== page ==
THE LAST DAYS ON MARS takes place on a scientific base located on— well, Mars, of course.  The scientists are led by their commanding officer, Charles Brunel (Elias Koteas) and all is well on Mars-land until one of the scientists discovers what he believes to be evidence of bacterial life.  When this scientist disappears, seemingly falling into a huge pit, Brunel orders a rescue party to enter the pit to search for their missing team member.

No!  Don’t go into the pit!

 Unfortunately, they didn’t listen to me.

The strange bacteria their missing friend discovered has an even stranger effect on the scientists.  It’s like a Martian version of THE WALKING DEAD, as suddenly members of the crew start dying, only to quickly come back to life as murderous unstoppable zombies.  And that pretty much is the plot of THE LAST DAYS ON MARS:  scientists vs. zombies on a Martian base.  It actually sounds better than it is.

THE LAST DAYS ON MARS is a very top-heavy movie.  In other words, a bunch of action happens early on, and nearly the entire cast is done in before this film even reaches its halfway point, and I found myself asking, what’s up with this?  Where can this film go now?  A flashback perhaps to reveal a missing piece of the plot?  No.  Nothing this creative or clever.  We simply continue to watch the last couple of crew members fight to survive.  Needless to say, the first half of this movie is much better than the second half.

But the biggest problem I had with THE LAST DAYS ON MARS was the muddled direction by director Ruairi Robinson.  In spite of its simple straightforward storyline, this movie unfolds in a rather confused pattern of scenes.  Early on before the zombies show up, it struggles to tell its story, as a lot of what’s going on is unclear.

The pacing is also incredibly slow, which for a science fiction tale, isn’t all that bad, but it fails to really gain any momentum once all the horrific things start happening.  It also forgets to have fun.

The screenplay by Clive Dawson based on a short story by Sydney J. Bounds is fairly routine and not all that creative.  The reanimated corpses make for some suspenseful scenes, but we know nothing about these creatures other than what we can infer by watching their actions.  We know even less about the characters, as the character development here is practically nil.  The screenplay is based on a short story, so I’d have to say Dawson did a poor job of fleshing the story out.

Liev Schreiber gets most of the screen time as crew member Vincent Campbell, and I like Schreiber, and he does what he can in this central role.  I enjoyed watching him as the main guy who’s able to fight back against the threat in this movie, even though I learned nothing about who Vincent Campbell was.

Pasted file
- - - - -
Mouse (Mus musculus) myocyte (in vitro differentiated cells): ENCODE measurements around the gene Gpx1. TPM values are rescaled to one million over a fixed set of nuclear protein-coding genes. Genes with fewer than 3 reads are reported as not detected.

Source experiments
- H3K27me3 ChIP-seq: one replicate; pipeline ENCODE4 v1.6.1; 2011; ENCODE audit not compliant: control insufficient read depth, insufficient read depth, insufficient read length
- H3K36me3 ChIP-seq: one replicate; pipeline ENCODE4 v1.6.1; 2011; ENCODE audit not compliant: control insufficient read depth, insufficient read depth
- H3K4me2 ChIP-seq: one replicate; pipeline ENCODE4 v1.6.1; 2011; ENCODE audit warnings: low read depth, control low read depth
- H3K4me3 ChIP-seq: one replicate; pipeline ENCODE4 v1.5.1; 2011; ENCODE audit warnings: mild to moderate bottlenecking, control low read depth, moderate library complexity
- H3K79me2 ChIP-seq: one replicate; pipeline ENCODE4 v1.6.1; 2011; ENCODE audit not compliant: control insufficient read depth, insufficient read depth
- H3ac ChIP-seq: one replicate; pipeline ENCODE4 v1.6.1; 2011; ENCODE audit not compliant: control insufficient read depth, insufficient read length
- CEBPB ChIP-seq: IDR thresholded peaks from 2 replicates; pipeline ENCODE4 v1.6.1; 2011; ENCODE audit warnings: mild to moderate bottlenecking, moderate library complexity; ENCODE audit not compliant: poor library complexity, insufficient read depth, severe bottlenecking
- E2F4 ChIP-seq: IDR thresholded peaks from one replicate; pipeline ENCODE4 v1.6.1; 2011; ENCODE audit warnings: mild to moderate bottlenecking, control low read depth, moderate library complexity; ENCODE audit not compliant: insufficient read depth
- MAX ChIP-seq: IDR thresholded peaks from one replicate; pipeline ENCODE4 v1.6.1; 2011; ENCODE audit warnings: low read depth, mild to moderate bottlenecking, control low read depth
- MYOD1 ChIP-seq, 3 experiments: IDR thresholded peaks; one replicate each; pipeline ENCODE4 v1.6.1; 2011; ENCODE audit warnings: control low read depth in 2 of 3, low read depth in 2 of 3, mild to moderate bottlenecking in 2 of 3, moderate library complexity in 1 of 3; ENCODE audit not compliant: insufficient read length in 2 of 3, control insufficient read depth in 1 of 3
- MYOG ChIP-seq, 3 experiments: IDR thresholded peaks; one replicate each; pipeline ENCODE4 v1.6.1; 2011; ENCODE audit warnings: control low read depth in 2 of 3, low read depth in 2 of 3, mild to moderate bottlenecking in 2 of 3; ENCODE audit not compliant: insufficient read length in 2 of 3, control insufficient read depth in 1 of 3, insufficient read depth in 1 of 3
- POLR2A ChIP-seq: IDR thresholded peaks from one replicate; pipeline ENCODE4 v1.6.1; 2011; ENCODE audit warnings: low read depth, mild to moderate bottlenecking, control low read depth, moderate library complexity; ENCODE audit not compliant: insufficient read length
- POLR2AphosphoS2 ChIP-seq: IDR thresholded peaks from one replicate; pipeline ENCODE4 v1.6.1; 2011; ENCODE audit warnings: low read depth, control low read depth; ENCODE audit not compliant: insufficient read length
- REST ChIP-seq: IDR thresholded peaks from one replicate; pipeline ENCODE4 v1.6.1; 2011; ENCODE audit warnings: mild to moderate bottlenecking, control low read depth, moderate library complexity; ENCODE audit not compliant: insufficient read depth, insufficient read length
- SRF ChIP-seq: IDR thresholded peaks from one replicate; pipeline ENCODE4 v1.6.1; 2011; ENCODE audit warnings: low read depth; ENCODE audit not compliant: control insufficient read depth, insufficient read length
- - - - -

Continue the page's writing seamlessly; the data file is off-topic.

Unfortunately, Elias Koteas has a much smaller role than Schreiber, and they’re barely in this movie together at all, which is too bad, because had Koteas been in the film longer, he could have added a lot to it.

Olivia Williams is on hand as fellow scientist Kim Aldrich, and she gives her character more personality than the rest of the folks in this film, but sadly, like Koteas, her screen time is limited.  We saw Williams earlier this year in the Arnold Schwarzenegger action pic, SABOTAGE (2014), and she was good in both movies.

Romola Garai is also very good as Rebecca Lane, as is Johnny Harris as Robert Irwin, two of the other crew members who along with Schreiber get the most screen time.  I have no problem with the acting in this one.  The players pretty much all do a good job.

The make-up on the reanimated crew members isn’t bad, but it’s nothing to write home about, either.  The best thing I can say for it is it’s not fake or cheap looking.  The entire film actually looks very good.

THE LAST DAYS ON MARS is a pretty mediocre entry in the science fiction horror genre.  It benefits from a professional cast doing a pretty decent job all around, but the story it tells is nothing we haven’t seen before, and there’s nothing really new about it, neither in the actual story or the way it’s presented.  Had greater care been put into some of the shock scenes for example, then this one would have been a more memorable film experience.  I didn’t find anything scary about this movie.

Had the film fleshed out its characters more, that also would have been a huge plus.  As much as I like Leiv Schreiber, his character, Vincent Campbell, is pretty much a cardboard cut-out who could have been played by any actor.

If you have nothing better to do, you may want to check out THE LAST DAYS ON MARS, but I certainly wouldn’t rush out to buy this one or put aside major plans to watch it, unless of course you’re a hardcore space-movie junkie and like to watch any movie which takes place in space.

For the rest of us, THE LAST DAYS ON MARS might remain the last movie in our queue.